Among the graves of mobsters and bishops in Mount Carmel Cemetery lies Julia Buccola, a woman whose body was exhumed and mysteriously found in near-perfect condition.
Julia Buccola Petta died at the age of 29 after giving birth to a stillborn son. She was buried, in her wedding dress, in a Catholic cemetery that’s popular among Italians in and around Chicago. While her life was unremarkable, her death proved otherwise.
The story goes that Julia’s mother was plagued by nightmares of her recently deceased daughter. In these nightmares, Julia asked that she be exhumed. After six years of trying, the family was granted permission to dig her up, though it’s unclear how exactly they managed to get their request approved. Upon opening the casket, they found her body intact. Julia’s corpse showed few signs of deterioration, though the stillborn son she was buried with had decomposed.
Julia’s mother took a six-year postmortem photograph of Julia in her coffin and had it placed on a new tomb. A statue of Julia in her wedding gown was constructed and two pictures were placed on the tombstone. The first is of her on her wedding day, the image the statue is modeled after, and below it is the photograph of her exhumed body. The statue earned the tomb its nickname of “The Italian Bride.”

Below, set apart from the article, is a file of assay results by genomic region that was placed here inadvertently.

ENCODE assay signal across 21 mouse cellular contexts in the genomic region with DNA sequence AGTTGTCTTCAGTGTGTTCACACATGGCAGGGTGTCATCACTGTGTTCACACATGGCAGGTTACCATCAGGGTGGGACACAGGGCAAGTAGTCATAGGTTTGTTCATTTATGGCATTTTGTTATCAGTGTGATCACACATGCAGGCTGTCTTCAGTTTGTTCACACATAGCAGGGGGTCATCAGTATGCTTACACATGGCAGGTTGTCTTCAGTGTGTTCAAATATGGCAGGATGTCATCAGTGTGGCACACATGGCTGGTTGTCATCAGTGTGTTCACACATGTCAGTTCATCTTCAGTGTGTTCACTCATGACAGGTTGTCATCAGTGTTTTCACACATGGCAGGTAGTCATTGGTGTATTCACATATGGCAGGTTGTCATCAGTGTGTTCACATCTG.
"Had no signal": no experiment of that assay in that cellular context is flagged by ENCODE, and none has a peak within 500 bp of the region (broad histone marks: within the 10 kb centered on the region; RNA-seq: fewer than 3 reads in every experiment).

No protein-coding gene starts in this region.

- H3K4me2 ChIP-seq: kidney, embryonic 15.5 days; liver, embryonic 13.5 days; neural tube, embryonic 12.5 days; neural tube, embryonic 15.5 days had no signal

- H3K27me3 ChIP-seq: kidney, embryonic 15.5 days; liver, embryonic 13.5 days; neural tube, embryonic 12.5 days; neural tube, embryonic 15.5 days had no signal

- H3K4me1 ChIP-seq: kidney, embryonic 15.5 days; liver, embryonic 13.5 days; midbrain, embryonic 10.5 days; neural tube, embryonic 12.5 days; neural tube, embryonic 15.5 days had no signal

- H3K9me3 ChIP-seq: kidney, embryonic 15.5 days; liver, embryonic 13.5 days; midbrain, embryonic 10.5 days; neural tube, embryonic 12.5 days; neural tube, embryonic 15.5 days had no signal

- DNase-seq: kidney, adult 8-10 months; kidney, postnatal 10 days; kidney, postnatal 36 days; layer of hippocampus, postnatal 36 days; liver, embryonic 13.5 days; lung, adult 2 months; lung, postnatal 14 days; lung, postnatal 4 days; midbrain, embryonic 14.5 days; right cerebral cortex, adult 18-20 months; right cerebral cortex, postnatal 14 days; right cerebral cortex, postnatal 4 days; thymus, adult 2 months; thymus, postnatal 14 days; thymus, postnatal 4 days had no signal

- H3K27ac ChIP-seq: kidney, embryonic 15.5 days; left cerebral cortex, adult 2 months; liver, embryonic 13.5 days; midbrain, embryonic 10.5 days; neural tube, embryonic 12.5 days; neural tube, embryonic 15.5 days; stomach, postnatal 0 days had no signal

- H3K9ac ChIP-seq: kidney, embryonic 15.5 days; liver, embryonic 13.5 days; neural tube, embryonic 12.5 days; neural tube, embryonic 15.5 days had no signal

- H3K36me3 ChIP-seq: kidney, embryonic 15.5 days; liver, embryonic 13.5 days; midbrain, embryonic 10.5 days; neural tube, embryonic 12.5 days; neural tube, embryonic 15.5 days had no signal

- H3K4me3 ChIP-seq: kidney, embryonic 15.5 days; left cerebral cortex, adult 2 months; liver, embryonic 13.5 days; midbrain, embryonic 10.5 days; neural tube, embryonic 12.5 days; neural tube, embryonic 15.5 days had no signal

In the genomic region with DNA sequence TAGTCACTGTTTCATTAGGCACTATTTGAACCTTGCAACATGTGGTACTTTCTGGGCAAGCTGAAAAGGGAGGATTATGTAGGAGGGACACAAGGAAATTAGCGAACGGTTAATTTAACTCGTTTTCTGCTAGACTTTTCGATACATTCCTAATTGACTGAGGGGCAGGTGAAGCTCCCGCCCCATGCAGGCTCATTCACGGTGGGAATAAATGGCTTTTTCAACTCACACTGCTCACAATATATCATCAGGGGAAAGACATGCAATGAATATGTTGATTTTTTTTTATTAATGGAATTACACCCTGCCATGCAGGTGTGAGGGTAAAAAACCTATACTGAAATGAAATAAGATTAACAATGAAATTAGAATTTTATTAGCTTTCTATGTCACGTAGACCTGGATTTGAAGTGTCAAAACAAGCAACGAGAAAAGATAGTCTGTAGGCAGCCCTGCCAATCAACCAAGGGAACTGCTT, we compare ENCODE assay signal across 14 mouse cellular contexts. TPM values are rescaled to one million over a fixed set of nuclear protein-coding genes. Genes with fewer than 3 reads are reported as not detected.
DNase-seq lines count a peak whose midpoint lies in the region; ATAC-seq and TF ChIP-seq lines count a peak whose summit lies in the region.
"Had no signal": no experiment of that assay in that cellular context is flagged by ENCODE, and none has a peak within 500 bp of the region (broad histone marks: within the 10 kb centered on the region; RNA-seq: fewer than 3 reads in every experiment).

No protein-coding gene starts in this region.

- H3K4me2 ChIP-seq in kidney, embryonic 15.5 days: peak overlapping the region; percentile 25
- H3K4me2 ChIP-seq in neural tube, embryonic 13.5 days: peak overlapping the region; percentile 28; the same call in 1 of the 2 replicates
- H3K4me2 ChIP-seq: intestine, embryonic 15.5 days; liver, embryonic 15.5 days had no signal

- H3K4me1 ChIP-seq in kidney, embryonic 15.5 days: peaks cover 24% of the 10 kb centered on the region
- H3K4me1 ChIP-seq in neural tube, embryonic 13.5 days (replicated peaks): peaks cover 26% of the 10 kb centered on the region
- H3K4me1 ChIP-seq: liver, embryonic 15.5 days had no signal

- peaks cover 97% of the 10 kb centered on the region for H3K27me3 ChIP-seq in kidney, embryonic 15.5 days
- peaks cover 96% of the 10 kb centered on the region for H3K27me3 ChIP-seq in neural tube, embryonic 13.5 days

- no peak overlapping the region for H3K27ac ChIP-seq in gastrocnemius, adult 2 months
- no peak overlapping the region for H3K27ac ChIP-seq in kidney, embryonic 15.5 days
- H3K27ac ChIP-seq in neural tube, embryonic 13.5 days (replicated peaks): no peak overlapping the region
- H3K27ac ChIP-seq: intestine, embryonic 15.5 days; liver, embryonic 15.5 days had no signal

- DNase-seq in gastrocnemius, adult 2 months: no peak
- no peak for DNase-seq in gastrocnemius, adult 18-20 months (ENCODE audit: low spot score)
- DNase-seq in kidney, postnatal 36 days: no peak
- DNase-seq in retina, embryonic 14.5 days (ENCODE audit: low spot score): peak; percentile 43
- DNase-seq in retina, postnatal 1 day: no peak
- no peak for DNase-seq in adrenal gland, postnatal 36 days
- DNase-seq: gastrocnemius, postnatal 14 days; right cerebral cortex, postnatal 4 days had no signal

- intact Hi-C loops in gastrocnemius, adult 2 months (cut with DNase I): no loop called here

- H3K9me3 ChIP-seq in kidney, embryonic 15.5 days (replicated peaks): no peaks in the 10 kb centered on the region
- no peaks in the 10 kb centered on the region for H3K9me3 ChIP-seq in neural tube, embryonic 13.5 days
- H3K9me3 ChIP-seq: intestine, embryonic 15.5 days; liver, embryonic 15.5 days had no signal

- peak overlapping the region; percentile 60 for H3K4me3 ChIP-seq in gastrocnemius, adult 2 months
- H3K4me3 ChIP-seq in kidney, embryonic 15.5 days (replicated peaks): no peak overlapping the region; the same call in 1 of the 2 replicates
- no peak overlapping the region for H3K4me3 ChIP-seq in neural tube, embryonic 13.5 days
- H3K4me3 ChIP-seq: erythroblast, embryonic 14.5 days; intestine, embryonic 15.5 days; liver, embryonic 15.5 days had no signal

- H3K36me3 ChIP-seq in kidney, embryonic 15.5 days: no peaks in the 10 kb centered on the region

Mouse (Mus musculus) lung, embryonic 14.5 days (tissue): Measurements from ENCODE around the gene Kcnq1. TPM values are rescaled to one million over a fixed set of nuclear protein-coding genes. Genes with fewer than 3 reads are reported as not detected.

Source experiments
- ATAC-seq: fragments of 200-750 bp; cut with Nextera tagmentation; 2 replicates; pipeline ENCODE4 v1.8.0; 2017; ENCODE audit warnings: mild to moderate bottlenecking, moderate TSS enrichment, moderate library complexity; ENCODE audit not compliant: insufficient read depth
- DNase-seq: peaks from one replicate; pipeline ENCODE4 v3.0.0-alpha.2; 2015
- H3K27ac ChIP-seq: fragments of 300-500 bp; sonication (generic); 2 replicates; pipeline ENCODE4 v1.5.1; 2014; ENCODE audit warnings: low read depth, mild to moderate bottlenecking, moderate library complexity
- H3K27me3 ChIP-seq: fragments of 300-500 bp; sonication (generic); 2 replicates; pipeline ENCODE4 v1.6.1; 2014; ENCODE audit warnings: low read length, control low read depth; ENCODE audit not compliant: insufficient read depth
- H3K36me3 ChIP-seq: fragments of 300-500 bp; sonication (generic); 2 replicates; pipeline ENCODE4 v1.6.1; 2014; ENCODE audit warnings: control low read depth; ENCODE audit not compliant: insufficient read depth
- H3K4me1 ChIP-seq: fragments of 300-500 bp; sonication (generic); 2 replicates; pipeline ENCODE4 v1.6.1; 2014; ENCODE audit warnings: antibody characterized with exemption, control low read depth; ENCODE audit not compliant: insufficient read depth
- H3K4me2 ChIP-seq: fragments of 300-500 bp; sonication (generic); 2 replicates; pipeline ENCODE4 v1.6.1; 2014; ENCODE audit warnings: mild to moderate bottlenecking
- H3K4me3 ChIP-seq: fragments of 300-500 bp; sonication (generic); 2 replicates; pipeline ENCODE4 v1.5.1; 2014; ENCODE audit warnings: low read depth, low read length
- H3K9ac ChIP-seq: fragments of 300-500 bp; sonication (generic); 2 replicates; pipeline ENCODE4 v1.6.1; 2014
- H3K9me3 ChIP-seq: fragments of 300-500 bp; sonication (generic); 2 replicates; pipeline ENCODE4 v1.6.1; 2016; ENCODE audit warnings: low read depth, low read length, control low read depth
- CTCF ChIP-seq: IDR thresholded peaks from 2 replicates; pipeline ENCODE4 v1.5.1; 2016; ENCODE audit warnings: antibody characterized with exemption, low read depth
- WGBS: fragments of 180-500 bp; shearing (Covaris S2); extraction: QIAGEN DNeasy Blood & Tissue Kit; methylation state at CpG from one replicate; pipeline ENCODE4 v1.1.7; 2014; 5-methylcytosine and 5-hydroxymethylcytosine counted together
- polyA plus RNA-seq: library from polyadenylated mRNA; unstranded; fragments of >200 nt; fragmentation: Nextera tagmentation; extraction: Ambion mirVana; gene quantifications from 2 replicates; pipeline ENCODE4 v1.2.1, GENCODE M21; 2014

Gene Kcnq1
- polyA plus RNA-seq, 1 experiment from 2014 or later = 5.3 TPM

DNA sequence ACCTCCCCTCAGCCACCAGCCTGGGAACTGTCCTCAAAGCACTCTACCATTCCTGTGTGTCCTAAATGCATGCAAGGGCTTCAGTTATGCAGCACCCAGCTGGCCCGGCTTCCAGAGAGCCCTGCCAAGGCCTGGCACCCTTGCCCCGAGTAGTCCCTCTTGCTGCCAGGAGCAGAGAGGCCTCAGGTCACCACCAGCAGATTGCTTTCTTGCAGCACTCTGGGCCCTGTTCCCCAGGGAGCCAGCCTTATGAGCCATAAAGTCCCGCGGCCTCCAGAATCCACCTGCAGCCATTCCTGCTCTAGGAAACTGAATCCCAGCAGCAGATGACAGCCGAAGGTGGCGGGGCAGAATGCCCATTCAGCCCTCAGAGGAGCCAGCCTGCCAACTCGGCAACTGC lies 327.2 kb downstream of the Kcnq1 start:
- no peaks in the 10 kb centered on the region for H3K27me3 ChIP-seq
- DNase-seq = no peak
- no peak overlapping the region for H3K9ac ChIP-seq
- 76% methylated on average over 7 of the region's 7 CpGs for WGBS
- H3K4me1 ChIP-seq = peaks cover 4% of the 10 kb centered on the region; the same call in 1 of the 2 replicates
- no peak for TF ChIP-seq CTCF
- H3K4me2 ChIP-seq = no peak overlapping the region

Some believe Julia’s peculiar postmortem preservation is proof of her “incorruptible” saintliness, whereas others attribute it to the chemical composition of the graveyard’s soil (though this wouldn’t explain why her son decomposed and she didn’t). Some even suspect Julia’s mother fabricated the whole affair because she disliked her daughter’s husband—Julia’s married name is conspicuously absent from the tomb.
Know Before You Go
The Italian Bride is near the Northeast corner of the cemetery. Enter the cemetery gate off of Harrison Street. If you turn in and go immediately left, you will see it on the right. It is on the edge of road.